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Murder in Tarsis: Classics Series [Mass Market Paperback]

John Maddox Roberts
2.5 out of 5 stars  See all reviews (2 customer reviews)

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Book Description

Oct. 1 1999 Classics Series
Who killed Ambassador Bloodarrow?

When the lord of Tarsis finds himself with a politically volatile murder on his hands, he turns to the three most expendable inhabitants of the city for a solution. A mercenary, a poet-assassin, and a thief might not be everyone's first choice for detectives. But they find they're quite good at bringing murderers to justice.

Perhaps a little too good...


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A thin mantle of snow lay upon the city, reflecting the gleam of the full moon, silver-gilding its towers, its mansions and great public buildings. Read the first page
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Customer Reviews

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Most helpful customer reviews
3.0 out of 5 stars Not Bad, but not Great either! June 15 2004
Format:Hardcover
Slightly better than both Murder in Cormyr and Murder in Halruaa, but still a bit of a disappointment! Well written, but not the kind of book that you'll have trouble putting down. The plot and setting are ok, but that's it, mediocre; nothing more, nothing less. It is very unfortunate that the Murder Series came to an end before the writing of Murder in Ravens Bluff and WotC should reconsider their decision now that years have gone by and maybe resurrect the project, but considering the poor work included in these books I can at least understand why they did so back then. In conclusion, the heroes are average, the villains are very weak, the plot is ok and the writing is good. My advice, read it only after you're done reading most of the other Dragonlance books such as in authors Margaret Weis and Tracy Hickman's Dragonlance Chronicles and Legends trilogies, and you are still in need of more Krynn related material; at least you'll get a slight hint/taste of Ansalon.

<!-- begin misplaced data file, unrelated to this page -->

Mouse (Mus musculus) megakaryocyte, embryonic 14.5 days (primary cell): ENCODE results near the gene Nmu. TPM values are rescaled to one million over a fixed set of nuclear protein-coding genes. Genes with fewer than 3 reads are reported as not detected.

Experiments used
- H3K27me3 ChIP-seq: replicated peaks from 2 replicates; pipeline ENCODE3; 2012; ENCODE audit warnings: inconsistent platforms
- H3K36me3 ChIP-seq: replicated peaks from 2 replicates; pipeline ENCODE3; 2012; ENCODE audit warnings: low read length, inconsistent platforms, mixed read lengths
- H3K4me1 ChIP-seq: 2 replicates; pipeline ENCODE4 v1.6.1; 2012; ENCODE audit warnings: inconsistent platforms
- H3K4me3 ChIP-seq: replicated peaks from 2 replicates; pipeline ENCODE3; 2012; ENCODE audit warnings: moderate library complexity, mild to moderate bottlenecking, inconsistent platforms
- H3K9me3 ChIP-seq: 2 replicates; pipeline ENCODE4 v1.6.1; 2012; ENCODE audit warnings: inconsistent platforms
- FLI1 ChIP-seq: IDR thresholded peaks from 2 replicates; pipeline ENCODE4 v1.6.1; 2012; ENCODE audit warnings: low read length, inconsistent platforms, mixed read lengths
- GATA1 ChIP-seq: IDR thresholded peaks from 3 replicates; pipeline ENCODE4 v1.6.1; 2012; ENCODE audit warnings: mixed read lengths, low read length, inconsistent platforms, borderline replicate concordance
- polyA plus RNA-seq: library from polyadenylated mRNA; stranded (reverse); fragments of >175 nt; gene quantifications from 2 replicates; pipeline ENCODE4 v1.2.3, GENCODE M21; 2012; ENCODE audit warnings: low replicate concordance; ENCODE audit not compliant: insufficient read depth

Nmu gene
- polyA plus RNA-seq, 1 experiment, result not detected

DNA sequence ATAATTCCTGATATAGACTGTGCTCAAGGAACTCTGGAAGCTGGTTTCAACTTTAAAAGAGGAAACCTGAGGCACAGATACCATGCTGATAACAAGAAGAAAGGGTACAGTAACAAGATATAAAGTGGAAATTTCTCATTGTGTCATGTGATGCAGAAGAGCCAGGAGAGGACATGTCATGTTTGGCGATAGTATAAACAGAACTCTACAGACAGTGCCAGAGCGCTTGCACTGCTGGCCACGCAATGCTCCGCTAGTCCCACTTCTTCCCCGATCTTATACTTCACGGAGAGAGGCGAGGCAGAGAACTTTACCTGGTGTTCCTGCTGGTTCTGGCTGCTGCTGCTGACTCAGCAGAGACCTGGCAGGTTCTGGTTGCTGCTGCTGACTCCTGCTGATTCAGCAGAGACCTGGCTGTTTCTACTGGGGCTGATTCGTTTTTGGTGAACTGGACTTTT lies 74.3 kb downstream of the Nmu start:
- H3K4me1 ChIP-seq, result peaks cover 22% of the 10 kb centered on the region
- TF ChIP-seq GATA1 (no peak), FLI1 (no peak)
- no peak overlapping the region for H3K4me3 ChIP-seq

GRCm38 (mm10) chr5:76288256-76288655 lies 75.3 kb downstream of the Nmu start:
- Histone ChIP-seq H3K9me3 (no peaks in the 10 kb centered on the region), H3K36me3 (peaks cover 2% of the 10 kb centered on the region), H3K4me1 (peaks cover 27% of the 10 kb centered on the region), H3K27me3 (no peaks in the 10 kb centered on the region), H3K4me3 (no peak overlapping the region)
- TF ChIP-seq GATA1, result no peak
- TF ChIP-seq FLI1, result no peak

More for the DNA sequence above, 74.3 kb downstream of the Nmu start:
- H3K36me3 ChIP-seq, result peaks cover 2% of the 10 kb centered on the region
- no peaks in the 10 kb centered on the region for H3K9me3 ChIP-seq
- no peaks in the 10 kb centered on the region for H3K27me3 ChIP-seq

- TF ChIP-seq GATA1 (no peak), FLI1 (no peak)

PS What was the point of including Badar in the book? The character's contribution to the plot is nil.
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2.0 out of 5 stars Pretty painful reading April 8 2001
Format:Mass Market Paperback
I tried my hardest to ignore the bad reviews here on this book...but it was pretty bad. I felt like I was reading a scooby doo book. Especially towards the end when they almost literally pull a mask off of someone. I guess I suggest this to dragonlance lovers of course. and I suggest this to mystery book lovers. But if your looking for action or strong character development, its not here. Also while i can usually look past dragonlance flaws, its really hard to accept, not just one baby dragon who may have woken up on accident from its stasis, its very hard to accept that its mother would come searching for it. This makes me think that Mr. Roberts hasnt, in fact, done much research on the dragonlance world, which is disappointing.
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Most Helpful Customer Reviews on Amazon.com (beta)
Amazon.com: 3.6 out of 5 stars  8 reviews
13 of 14 people found the following review helpful
3.0 out of 5 stars Great story, but the ending dissapoints. June 8 1999
By A Customer - Published on Amazon.com
Format:Hardcover